She nudged Cutter off the side of the path, and Loreaux saw why a moment later. Another member of their troupe, their scout, had stopped in the middle of the road, staring off into the vast plains before them.

Loreaux spun Admiral to the side, ensuring the rest of the caravan knew to hold for the moment.

“What is it, Garrick?” he asked then.

Garrick needed no horse, the man known for both his speed and his conditioning. He often raced far ahead of the rest of the group, and to see him halted upon the hill was a rare sight indeed.

But Loreaux did not need an answer from his scout. In following his gaze out into the plains, he spotted the strange phenomenon that was worthy of their attention.

A pillar of shadow seemed to descend from the sky, though there was no sign of clouds above it, nor anything below that seemed to be sending it airborne. It was a peculiarity that could not be discounted, and for a time, Loreaux felt the hairs on the back of his neck prickle up at the sight of it.

“It’s been like that for as long as I’ve been here,” Garrick said. “Well, not exactly. I could swear it looked narrower a few minutes earlier.”

Loreaux gazed off into the distance, trying to see if he could determine what had willed the bizarre shadow into existence. As best he could tell, though, the rest of the plains looked uninhabited by anything worthy of attention. There were a few farmhouses in the distance that puffed chimney smoke into the air, but no signs of any danger.

But the shadow still came down fairly close to the road that the caravan would use on their journey.

“Let me investigate it a bit closer,” Garrick offered. “It’s probably nothing serious, but I’d feel more at ease proving that to myself.”

Loreaux hummed but found himself nodding. “Just make sure you save your legs,” he said. “Take an easy pace to get there in case you need to run back.”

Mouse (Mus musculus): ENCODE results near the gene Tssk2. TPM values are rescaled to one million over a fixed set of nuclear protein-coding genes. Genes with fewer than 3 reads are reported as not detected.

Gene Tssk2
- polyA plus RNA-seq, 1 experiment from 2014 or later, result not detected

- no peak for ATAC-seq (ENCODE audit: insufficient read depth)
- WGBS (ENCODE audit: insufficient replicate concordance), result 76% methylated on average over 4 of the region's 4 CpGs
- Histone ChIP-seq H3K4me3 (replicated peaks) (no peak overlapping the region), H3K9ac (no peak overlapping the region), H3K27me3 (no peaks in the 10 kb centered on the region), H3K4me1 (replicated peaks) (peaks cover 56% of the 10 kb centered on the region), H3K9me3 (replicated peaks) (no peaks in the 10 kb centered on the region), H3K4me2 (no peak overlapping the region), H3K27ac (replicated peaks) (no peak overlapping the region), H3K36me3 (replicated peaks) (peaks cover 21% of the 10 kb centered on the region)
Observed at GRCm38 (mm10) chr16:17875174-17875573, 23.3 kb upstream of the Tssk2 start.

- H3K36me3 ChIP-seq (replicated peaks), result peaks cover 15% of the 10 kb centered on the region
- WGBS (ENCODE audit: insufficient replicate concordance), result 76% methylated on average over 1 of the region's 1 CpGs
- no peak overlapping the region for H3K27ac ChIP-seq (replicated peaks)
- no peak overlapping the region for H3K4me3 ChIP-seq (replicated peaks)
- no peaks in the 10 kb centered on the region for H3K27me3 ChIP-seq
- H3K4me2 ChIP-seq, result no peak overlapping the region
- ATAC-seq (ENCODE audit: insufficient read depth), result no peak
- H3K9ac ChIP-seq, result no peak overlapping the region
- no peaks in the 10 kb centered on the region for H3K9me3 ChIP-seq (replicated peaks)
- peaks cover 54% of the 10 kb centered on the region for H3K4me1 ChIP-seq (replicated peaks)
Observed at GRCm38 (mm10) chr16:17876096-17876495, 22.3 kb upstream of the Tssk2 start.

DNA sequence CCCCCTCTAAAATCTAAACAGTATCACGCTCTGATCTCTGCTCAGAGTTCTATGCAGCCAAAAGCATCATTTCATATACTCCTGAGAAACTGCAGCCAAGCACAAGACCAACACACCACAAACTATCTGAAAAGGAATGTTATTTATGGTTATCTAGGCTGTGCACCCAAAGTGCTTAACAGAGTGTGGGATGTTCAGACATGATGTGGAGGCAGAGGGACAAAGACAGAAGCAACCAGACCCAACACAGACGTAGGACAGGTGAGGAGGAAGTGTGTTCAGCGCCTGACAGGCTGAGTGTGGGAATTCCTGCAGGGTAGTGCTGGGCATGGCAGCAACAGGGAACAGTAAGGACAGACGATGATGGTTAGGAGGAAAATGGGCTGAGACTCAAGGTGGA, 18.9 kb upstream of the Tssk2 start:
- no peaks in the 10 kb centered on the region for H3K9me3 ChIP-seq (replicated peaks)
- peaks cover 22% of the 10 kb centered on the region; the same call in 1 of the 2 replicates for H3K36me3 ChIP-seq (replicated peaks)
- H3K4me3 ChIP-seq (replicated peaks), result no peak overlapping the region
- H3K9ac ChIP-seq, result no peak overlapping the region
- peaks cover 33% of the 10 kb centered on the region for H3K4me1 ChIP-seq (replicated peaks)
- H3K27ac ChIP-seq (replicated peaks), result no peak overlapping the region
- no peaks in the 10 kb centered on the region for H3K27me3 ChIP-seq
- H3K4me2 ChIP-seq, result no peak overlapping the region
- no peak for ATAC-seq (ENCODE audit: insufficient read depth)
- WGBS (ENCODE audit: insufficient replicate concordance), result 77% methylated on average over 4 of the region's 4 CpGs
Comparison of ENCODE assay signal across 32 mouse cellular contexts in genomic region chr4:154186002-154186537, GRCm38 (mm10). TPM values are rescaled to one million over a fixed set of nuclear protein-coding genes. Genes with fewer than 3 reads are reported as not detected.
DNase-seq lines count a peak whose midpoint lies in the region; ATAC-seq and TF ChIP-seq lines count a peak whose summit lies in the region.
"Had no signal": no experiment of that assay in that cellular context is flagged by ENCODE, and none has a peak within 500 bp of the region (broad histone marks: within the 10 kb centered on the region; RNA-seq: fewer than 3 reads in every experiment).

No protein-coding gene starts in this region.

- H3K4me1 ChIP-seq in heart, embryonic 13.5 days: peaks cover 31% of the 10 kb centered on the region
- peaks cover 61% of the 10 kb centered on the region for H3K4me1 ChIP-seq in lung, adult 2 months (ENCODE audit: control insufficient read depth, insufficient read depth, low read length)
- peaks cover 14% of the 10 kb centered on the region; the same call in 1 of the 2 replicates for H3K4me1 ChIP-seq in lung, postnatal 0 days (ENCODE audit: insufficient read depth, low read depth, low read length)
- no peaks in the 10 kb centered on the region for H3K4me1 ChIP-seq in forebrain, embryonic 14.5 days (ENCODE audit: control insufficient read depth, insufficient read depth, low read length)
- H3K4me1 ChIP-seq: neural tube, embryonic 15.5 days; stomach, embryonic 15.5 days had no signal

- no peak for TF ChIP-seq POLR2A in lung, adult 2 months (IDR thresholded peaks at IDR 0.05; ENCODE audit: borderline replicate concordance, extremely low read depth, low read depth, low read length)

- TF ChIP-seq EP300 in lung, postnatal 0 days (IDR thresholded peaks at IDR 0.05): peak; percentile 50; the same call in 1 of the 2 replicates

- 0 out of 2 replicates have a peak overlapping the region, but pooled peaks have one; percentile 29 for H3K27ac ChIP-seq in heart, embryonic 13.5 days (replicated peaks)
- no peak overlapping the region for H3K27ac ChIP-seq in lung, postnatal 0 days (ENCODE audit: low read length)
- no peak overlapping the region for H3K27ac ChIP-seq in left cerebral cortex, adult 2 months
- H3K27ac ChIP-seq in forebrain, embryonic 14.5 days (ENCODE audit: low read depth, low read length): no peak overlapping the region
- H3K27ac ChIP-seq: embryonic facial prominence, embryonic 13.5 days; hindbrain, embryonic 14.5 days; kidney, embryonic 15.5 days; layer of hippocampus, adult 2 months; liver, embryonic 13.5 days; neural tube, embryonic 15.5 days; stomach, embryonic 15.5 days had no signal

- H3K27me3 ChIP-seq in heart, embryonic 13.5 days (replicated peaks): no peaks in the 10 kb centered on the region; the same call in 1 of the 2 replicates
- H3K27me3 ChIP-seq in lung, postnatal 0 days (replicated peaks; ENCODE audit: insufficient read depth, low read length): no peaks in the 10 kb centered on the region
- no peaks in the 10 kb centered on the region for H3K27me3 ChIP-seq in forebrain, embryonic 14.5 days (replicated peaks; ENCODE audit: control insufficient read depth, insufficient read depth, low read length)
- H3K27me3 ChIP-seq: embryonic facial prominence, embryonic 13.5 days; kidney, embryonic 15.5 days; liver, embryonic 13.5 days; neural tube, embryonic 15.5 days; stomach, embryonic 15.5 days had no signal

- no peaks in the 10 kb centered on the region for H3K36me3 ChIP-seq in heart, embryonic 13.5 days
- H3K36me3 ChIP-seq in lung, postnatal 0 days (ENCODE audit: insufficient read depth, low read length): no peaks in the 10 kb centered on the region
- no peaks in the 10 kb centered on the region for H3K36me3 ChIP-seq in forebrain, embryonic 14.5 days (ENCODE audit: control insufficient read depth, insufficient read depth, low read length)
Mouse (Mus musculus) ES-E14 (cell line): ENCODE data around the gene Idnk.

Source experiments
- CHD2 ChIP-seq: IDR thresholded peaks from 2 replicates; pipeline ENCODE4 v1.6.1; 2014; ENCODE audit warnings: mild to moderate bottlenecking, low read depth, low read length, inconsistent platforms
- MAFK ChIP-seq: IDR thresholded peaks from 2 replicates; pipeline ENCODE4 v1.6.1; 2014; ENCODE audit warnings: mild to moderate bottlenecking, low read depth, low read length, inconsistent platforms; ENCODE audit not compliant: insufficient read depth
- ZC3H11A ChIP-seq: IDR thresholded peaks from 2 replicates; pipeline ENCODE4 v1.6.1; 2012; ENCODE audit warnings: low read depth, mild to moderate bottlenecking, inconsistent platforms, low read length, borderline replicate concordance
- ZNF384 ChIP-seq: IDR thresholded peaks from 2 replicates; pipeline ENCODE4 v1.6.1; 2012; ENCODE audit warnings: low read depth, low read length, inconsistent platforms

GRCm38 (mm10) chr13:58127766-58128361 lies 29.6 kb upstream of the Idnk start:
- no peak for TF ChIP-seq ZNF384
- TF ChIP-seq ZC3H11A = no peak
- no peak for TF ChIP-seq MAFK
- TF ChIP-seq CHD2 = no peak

Garrick didn’t wave or nod or acknowledge the merchant captain in any way except to skitter down the other side of the hill, jogging lightly toward the pillar of shadow in the distance. Loreaux grumbled to himself then, wondering if he should have transported his scout there atop Admiral.

As he turned to the rest of his troupe though, he knew they would need his guidance. He rose from the saddle and kicked his leg round, dropping from the stirrup a second later. Loreaux gave Admiral a light clap on his rump but didn’t tie him up or guide him in any other way. The horse knew to move along a bit, freeing up the road for the rest of the caravan.

Mishka snapped the reins then, urging his two-horse team on. The slight slope had them struggling for a moment to begin their momentum again, but in only a short while they were on their way.

With the path before them clear, Loreaux’s troupe hurried out of the forest.

“I’ll be glad to leave this place behind,” the merchant leader heard then.

The voice was pitched higher, and there was a nasal intonation there. Even without looking, Loreaux knew that it was his friend Bezel.

The gnome’s wagon passed by, cresting the hill with ease. While the horses drawing his cart were just as conditioned for the journey as the others, it was Bezel’s handiwork that assisted the ascent. A silver golem concocted from various pieces of armor that the gnome had found over the years, Onyx was unusual among even Loreaux’s uncommon troupe. Bezel’s skills as an artificer had left Onyx feeling not just like a mindless automaton, but as a part of a growing family.

It was a strange one, but a family, nonetheless.

“I swear, every time we come through here, I hear rustling in the trees,” Bezel said once he rose up from his spot in the bed of the wagon. Always rustling around in his stock of goods, the gnome chose to let his horses choose the course in following the rest of the vehicles. Onyx would usually steer the team one way or another with a tap on the side of the cart, which they had grown familiar with over time. “And each time it grows closer.”